Two years ago Fred Lunsford had a unique experience in prayer. The 95-year-old World War II veteran and longtime North Carolina pastor said God gave him a “tremendous burden” to call others to pray for spiritual awakening in America. Now, that call to prayer has become a nationally recognized event on May 5.

Two years ago Fred Lunsford had a unique experience in prayer. The 95-year-old World War II veteran and longtime North Carolina pastor said God gave him a “tremendous burden” to call others to pray for spiritual awakening in America. Now, that call to prayer has become a nationally recognized event on May 5.

Lunsford recounted his experience in a video produced by Mud Creek Baptist Church in Hendersonville, N.C.

Lunsford often goes to a prayer garden near his home in Marble, N.C., to spend time with God. On a summer day two years ago, Lunsford said he looked in the direction of nearby Buckhorn Gap and had an unusual experience.

“I saw Jesus standing in that gap,” he said. “Just then I saw a thundercloud come up behind Him and start rolling over the mountain. And then I heard thunder roll and lightning began to flash.»

Lunsford began praying. He referenced the fact that his wife, Gladys, died in 2014. “I think it’s just time to take me home,” he prayed. “I’m ready to go.”

God said “not yet,” according to Lunsford, but he didn’t know why.

“I kept going back every day for maybe three weeks or a month before one day He answered me.” said Lunsford. “He said, ‘Not yet, because I’ve got some unfinished business that you need to take care of.’”

Lunsford said the task he believes God laid before him was to celebrate his 70-year anniversary in the ministry and call people to pray for spiritual awakening.

God told him, “I want to send renewal,” Lunsford said. “I want to send a new work among you.”

A group of North Carolina ministry leaders who visited Lunsford earlier this year were inspired to support the call to prayer. The group included Mud Creek’s pastor Greg Mathis, David Horton, president of Fruitland Baptist Bible College, and others.

Mathis said in a statement on Mud Creek’s website that the group prayed with Lunsford and had their own unique experience.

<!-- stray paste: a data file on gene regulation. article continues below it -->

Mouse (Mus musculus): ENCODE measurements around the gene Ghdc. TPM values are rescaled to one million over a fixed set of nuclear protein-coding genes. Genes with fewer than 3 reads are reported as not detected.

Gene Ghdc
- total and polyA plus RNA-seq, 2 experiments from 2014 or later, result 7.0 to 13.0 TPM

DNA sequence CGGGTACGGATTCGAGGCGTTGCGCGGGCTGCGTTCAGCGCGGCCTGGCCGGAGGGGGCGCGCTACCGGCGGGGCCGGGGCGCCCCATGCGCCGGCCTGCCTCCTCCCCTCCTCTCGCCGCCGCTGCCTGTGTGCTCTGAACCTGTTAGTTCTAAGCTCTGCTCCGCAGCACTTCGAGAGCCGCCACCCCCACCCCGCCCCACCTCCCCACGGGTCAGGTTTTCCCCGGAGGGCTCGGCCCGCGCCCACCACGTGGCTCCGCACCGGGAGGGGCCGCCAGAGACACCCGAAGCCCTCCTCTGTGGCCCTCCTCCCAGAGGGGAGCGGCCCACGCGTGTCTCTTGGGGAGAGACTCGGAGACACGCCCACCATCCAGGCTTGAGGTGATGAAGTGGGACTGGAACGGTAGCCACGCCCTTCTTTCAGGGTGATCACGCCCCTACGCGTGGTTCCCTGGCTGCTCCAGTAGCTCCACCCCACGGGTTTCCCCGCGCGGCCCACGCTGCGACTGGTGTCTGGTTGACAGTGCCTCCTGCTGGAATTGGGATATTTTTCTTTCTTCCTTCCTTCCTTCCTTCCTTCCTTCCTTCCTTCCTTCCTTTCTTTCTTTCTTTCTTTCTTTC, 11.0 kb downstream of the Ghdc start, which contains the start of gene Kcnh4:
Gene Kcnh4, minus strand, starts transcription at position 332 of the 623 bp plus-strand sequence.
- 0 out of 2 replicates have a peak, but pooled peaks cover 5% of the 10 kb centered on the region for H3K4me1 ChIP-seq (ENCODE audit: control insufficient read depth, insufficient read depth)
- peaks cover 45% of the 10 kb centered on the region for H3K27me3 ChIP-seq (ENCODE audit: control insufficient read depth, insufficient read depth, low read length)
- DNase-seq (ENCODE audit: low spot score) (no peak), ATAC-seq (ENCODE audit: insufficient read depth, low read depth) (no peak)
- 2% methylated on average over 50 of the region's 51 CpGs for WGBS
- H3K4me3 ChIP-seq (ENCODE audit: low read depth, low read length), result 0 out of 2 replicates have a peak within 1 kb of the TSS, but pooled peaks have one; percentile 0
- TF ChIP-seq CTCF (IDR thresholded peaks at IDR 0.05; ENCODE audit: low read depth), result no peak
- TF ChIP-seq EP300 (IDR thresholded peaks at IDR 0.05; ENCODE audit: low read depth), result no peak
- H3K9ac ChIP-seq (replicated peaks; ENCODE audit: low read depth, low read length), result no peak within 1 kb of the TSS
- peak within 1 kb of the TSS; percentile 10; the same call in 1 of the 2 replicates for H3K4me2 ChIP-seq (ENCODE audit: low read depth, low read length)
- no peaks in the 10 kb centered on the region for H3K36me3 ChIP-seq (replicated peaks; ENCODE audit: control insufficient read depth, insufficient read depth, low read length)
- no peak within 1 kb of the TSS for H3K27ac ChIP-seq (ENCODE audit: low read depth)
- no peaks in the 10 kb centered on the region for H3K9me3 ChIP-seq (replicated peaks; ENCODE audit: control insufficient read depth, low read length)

“Heaven came down and the area in which we were praying could barely contain us,” Mathis said.

That meeting led to an effort to gather 100 pastors – and then 200 – in an event called “Praying on the Mountain,” scheduled for May 5. When it became clear that COVID-19 restrictions prevented the group from gathering in person, they shifted focus toward calling Christians to pray where they are.

As of May 1, at least 3,300 individuals have signed up to represent around 124,000 people from churches, Bible study groups, families, universities and businesses who plan to participate in the prayer emphasis, according to Mud Creek.

Ronnie Floyd, president of the Southern Baptist Convention’s Executive Committee, plans to host an online interview and prayer time with Lunsford, Mathis, Horton and others at 3 p.m. on May 5.

Chris Schofield, director of the Baptist State Convention of North Carolina’s Office of Prayer, is coordinating an online prayer gathering May 5 as well, combining their weekly chapel service with emphases on “Praying on the Mountain” and “National Day of Prayer” events.

Tom Wagoner, pastor of Central Baptist Church in Dunn, N.C., told the Biblical Recorder his church leadership team plans to spend the day in prayer at the historic Sandy Creek Baptist Church in Liberty, N.C., a key center of revival during the 18th century Great Awakening.

Mathis told the Recorder that he has heard from churches in Kentucky, Texas, Florida and other states that plan to have similar outings or online events.

«It’s amazing, and I really thank God from the depths of my heart,» Lunsford told Baptist Press. «We know that we need spiritual awakening, we know we need the healing of our land. I am so in awe about it and at the same time, I’m thankful and grateful for all the people involved. It’s beyond my words to describe.»